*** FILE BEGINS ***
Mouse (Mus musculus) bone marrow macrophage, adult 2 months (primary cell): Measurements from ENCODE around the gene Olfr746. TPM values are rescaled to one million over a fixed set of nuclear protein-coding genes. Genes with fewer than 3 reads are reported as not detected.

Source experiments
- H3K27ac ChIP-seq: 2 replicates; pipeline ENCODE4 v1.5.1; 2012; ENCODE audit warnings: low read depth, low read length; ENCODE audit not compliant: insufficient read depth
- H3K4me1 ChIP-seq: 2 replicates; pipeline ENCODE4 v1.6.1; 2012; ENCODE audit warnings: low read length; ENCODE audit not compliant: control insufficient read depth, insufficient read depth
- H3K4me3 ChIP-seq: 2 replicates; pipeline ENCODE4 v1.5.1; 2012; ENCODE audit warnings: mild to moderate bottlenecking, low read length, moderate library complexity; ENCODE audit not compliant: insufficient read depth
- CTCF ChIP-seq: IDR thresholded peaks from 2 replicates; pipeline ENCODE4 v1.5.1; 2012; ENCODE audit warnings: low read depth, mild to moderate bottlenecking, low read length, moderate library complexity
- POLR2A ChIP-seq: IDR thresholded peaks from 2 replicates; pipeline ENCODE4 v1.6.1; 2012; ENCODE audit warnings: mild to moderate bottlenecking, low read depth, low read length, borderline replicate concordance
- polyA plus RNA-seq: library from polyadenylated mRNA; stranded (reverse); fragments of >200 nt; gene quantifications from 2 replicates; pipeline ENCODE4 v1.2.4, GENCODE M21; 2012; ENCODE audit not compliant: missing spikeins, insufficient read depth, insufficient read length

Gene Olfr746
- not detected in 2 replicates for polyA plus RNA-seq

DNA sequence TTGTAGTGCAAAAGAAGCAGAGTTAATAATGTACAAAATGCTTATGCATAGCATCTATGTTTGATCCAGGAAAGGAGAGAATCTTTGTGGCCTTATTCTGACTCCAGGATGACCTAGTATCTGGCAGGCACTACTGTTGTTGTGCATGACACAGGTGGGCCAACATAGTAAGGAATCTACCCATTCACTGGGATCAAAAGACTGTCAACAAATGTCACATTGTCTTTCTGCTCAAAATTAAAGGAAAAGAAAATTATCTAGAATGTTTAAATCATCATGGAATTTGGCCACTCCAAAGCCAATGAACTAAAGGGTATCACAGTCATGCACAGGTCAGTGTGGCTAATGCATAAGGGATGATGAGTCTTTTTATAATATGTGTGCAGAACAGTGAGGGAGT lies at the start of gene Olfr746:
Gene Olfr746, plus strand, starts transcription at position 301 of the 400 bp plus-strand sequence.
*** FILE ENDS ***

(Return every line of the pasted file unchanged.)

Mouse (Mus musculus) bone marrow macrophage, adult 2 months (primary cell): Measurements from ENCODE around the gene Olfr746. TPM values are rescaled to one million over a fixed set of nuclear protein-coding genes. Genes with fewer than 3 reads are reported as not detected.

Source experiments
- H3K27ac ChIP-seq: 2 replicates; pipeline ENCODE4 v1.5.1; 2012; ENCODE audit warnings: low read depth, low read length; ENCODE audit not compliant: insufficient read depth
- H3K4me1 ChIP-seq: 2 replicates; pipeline ENCODE4 v1.6.1; 2012; ENCODE audit warnings: low read length; ENCODE audit not compliant: control insufficient read depth, insufficient read depth
- H3K4me3 ChIP-seq: 2 replicates; pipeline ENCODE4 v1.5.1; 2012; ENCODE audit warnings: mild to moderate bottlenecking, low read length, moderate library complexity; ENCODE audit not compliant: insufficient read depth
- CTCF ChIP-seq: IDR thresholded peaks from 2 replicates; pipeline ENCODE4 v1.5.1; 2012; ENCODE audit warnings: low read depth, mild to moderate bottlenecking, low read length, moderate library complexity
- POLR2A ChIP-seq: IDR thresholded peaks from 2 replicates; pipeline ENCODE4 v1.6.1; 2012; ENCODE audit warnings: mild to moderate bottlenecking, low read depth, low read length, borderline replicate concordance
- polyA plus RNA-seq: library from polyadenylated mRNA; stranded (reverse); fragments of >200 nt; gene quantifications from 2 replicates; pipeline ENCODE4 v1.2.4, GENCODE M21; 2012; ENCODE audit not compliant: missing spikeins, insufficient read depth, insufficient read length

Gene Olfr746
- not detected in 2 replicates for polyA plus RNA-seq

DNA sequence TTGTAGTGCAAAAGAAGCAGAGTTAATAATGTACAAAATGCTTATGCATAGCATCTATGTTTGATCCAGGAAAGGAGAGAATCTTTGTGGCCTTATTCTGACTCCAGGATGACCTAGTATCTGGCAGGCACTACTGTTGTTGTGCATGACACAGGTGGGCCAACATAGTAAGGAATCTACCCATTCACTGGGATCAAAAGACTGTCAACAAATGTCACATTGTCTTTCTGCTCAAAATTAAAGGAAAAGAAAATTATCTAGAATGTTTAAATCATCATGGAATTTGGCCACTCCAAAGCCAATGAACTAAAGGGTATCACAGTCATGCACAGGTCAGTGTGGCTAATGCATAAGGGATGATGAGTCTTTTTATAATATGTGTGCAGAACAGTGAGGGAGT lies at the start of gene Olfr746:
Gene Olfr746, plus strand, starts transcription at position 301 of the 400 bp plus-strand sequence.